Masters of Cinema : Luis Bunuel

                         The first half of the twentieth century is arguably, from an historical, cultural and artistic point of view, the most interesting period in modern times. In historical terms, no other era has witnessed two wars of catastrophic proportions, and no previous age has experienced such a cultural and artistic explosion, over a relatively short space of time, of movements as inventive and dynamic as Expressionism, Futurism, Surrealism. The arrival of "talkies" in this period produced actors of the calibre of Charlie Chaplin and influential directors like Eisenstein, Fritz Lang, though, Surrealism had the great and lasting impact  on future generations.

                          Surrealism consisted of a revolutionary attitude towards life, a philosophy which emphasized the importance  of the unconscious, as opposed to the exercise of reason and logic. Luis Bunuel was one of the pioneer and master of the surrealist cinema, a film movement responsible for some of the most daring, provocative and original films of the twentieth century. Through a film career spanning almost fifty years, Bunuel sustained a virulent attack against the bourgeois middle classes, the church and fascism. In both his work, and his life, Bunuel was a exile, and a perpetual paradox. 
  •  Luis Bunuel was born in on February 22nd 1900 in Calenda, Spain. He was the eldest of seven children born to a wealthy land-owning family. Aged 17, he began his university studies at the prestigious Residencia de estudiantes, an establishment that brought together Spain's greatest creative minds.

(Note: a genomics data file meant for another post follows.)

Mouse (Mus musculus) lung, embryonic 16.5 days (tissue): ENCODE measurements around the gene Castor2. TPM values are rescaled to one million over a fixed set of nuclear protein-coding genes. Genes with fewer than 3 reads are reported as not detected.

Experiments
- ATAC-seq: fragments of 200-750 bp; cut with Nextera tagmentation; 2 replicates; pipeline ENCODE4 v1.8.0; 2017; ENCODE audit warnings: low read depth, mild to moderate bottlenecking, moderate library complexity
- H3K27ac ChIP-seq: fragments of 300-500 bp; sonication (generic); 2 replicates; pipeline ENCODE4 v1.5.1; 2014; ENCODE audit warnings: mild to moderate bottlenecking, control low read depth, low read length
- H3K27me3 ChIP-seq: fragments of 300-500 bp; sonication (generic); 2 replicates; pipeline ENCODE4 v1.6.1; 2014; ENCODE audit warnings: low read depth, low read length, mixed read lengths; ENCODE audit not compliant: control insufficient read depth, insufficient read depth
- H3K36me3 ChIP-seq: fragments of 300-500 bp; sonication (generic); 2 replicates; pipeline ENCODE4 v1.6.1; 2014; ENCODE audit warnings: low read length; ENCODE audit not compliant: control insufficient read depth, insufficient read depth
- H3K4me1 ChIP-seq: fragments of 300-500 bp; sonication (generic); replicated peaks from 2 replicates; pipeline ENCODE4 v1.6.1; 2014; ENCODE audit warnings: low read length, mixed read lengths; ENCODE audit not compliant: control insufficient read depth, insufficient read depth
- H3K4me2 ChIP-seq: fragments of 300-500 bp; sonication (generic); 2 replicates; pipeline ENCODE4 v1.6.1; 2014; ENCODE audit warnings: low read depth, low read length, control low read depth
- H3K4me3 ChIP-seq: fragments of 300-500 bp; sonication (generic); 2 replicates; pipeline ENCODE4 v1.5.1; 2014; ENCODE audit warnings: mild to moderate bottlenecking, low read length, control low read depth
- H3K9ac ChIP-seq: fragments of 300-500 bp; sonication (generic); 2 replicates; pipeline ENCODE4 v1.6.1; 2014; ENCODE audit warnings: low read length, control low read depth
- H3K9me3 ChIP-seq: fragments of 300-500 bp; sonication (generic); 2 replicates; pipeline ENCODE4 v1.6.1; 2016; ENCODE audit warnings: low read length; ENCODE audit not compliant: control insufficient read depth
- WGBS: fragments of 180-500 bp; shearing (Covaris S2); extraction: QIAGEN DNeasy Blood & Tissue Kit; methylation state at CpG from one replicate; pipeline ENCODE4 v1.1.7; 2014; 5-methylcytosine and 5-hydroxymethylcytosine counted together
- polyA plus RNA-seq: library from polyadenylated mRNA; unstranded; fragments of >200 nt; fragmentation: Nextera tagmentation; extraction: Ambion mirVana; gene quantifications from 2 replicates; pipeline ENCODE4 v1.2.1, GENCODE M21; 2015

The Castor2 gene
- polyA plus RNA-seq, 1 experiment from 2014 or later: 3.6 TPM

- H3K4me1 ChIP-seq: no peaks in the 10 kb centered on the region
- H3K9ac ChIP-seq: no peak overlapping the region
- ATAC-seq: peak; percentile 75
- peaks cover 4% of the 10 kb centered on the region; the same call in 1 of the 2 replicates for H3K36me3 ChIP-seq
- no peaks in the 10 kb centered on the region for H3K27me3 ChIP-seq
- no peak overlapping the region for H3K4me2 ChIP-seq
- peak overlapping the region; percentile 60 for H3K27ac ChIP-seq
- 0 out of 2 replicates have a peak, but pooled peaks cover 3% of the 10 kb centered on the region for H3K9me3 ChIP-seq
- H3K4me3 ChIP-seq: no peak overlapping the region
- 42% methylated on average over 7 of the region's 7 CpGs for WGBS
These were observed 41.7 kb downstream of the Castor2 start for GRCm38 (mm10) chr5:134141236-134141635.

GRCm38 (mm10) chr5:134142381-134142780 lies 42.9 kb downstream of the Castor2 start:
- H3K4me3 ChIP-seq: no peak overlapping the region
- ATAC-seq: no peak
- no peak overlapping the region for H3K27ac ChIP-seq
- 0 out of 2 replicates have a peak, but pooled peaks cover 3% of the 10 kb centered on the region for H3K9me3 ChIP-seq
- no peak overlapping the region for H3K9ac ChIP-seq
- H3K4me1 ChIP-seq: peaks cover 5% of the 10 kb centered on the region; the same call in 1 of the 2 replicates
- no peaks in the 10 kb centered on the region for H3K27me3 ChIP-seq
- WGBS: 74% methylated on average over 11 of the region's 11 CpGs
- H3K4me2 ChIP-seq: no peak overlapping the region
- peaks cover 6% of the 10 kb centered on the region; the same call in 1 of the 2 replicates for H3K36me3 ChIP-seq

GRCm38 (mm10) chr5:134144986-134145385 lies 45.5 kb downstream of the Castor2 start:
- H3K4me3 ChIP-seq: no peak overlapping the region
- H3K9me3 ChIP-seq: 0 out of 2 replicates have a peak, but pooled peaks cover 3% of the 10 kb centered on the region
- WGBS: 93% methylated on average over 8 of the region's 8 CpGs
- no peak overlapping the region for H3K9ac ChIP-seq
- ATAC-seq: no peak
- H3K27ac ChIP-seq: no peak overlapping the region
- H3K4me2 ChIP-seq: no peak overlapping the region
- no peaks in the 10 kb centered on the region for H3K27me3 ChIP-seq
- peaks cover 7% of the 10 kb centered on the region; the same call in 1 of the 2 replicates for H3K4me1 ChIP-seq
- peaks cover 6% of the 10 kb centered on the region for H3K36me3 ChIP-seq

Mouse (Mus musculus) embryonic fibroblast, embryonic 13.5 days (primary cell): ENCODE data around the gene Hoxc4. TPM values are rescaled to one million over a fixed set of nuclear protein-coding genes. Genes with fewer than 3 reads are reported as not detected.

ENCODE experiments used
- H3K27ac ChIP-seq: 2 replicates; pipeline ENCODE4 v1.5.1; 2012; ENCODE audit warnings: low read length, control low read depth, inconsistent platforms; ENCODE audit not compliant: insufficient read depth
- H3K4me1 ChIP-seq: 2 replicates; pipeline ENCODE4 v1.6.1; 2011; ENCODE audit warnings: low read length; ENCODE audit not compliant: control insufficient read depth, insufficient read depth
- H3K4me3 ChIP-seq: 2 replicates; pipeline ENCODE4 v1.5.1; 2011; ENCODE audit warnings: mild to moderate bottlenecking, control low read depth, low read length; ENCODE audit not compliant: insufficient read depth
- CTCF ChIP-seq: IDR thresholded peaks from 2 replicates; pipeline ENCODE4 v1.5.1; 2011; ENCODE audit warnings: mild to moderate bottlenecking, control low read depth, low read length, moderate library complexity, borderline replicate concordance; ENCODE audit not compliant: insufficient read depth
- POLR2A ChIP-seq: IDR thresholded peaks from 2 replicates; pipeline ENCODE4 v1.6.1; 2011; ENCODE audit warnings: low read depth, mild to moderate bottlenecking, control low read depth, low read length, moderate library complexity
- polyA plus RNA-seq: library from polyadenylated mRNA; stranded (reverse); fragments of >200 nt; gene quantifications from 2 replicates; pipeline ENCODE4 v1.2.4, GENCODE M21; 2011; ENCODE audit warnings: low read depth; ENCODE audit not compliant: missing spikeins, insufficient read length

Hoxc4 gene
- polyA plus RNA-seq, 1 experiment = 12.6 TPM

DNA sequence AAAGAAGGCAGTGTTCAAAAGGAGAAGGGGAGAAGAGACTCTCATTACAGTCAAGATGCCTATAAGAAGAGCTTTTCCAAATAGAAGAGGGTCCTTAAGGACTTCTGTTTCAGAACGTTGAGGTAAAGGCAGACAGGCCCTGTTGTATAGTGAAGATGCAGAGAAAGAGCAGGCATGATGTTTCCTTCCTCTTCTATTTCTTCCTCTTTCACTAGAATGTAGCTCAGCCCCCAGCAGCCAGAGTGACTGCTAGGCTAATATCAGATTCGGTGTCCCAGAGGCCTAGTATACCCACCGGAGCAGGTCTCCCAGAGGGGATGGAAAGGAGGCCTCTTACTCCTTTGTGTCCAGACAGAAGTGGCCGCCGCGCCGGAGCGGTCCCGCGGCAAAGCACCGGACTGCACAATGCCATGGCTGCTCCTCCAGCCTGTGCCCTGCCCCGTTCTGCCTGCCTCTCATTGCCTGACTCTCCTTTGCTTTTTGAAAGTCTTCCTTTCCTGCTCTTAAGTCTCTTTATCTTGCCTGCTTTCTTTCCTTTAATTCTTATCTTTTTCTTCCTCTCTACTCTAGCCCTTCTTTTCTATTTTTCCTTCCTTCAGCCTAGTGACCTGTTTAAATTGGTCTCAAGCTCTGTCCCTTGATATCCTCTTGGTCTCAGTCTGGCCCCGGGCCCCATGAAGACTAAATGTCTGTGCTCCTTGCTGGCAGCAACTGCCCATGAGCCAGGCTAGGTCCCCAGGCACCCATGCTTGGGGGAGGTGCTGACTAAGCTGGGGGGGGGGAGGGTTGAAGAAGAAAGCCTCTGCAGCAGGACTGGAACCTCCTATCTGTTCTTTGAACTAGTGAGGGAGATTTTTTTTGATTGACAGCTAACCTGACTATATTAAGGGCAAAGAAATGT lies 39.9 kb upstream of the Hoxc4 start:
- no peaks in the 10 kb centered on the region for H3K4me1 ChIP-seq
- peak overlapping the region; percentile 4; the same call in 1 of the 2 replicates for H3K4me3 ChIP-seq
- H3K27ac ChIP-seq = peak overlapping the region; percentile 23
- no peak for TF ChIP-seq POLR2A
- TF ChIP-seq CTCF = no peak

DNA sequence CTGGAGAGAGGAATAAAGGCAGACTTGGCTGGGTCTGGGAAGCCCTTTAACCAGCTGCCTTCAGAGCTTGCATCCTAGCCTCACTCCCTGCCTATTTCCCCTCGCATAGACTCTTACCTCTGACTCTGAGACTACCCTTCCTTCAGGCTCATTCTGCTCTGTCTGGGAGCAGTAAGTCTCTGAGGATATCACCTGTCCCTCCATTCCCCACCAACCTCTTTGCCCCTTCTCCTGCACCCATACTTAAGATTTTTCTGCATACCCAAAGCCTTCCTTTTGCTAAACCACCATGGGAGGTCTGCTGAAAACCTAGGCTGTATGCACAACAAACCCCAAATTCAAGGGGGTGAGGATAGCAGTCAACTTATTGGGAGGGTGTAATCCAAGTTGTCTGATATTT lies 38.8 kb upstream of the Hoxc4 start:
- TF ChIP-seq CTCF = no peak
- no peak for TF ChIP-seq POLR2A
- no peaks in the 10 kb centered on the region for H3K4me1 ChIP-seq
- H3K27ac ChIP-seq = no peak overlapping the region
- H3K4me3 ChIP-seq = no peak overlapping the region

• After his father died in 1925, Buñuel headed to Paris. He knew and loved the silent comics, Harold Lloyd and Buster Keaton especially, from his time at the Residencia, but it wasn’t until he came to Paris that he focused his creative energies on directing films. 
  • He enrolled in an acting school run by the famous French director Jean Epstein, a experience which taught him a great deal, and evoked his interest in directing. Although he did not become a member of the official Paris surrealist group until after the premiere of 'Un Chien Andalou,' it is quite evident that Bunuel was already familiar with Surrealist ideas.
  • Bunuel's contact with the avant-garde movements in Madrid, his Paris associations, his wide and reading, and his ever closer friendship with Salvador Dali, all guaranteed that this would be the case, so it is not surprising that Bunuel's film should have immediately been acknowledged as a true surrealist film. 
  • Un Chien Andalou still retains its power to shock. Dalí and Buñuel wrote the film together, based on their dreams, in what Buñuel describes as perfect symbiosis:
    "We wrote the script in less than a week, following a very simple idea, adopted by common agreement: not to accept any idea or image that might give rise to a rational, psychological or cultural explanation." The bond between them would soon break down however. 
  • The following year, sponsored by wealthy art patrons, he made his first feature, the scabrous witty and violent L'âge d'or (1930), which mercilessly attacked the church and the middle classes, themes that would preoccupy Buñuel for the rest of his career. 
  • His next film, Las Hurdes (1932), a 27-minute documentary, was the result of chance. Ramón Acín, a Spanish anarchist and friend, told Buñuel that if he won the lottery he would finance his next film. Luck struck both of them, and Buñuel assembled a crew to film a “surrealist documentary.” 
  • From 1934 to 1936 Bunuel worked as a producer for the Spanish film company Filmofono. After the Spanish civil war, Bunuel began his lengthy exile in America. He worked for a time in the archives of the museum of modern art in New York before moving to Hollywood, where he was employed in producing foreign-language versions of popular films.